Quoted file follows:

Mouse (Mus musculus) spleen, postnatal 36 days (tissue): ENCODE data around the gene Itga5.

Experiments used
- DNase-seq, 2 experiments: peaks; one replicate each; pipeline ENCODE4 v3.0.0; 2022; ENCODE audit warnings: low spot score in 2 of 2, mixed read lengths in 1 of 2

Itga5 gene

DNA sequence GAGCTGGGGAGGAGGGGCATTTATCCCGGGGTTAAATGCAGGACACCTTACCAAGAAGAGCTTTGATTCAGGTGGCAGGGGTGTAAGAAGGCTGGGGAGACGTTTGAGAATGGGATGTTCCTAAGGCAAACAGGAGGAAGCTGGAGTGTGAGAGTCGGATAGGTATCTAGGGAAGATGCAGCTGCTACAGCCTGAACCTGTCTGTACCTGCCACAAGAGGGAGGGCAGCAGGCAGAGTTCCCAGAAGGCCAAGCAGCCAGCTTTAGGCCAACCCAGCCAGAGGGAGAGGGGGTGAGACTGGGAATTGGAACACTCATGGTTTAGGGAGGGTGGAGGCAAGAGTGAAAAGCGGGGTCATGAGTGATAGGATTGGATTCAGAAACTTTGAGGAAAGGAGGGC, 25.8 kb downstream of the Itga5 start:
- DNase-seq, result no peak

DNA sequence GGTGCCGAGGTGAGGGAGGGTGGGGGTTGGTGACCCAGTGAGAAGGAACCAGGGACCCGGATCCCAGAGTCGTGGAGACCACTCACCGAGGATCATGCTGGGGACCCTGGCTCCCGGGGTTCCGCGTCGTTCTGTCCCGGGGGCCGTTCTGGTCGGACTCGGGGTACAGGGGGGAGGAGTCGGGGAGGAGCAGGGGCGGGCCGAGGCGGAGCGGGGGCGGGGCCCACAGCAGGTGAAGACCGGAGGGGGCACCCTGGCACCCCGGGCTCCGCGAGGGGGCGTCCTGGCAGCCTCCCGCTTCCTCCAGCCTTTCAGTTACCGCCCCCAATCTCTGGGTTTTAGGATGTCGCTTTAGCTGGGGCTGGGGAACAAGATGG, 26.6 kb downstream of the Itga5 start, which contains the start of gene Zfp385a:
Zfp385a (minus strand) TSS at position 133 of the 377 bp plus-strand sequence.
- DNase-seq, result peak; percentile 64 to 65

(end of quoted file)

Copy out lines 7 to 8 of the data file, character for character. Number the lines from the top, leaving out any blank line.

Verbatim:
DNA sequence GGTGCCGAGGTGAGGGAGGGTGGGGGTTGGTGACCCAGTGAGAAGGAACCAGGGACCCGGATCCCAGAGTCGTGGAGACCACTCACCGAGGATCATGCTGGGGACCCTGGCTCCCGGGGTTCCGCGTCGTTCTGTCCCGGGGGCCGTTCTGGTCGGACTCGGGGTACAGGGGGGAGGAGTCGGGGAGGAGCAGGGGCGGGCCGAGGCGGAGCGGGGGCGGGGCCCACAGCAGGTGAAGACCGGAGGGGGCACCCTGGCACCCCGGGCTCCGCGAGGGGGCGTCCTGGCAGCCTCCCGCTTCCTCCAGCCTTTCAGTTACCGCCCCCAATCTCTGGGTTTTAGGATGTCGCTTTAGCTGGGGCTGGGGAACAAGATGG, 26.6 kb downstream of the Itga5 start, which contains the start of gene Zfp385a:
Zfp385a (minus strand) TSS at position 133 of the 377 bp plus-strand sequence.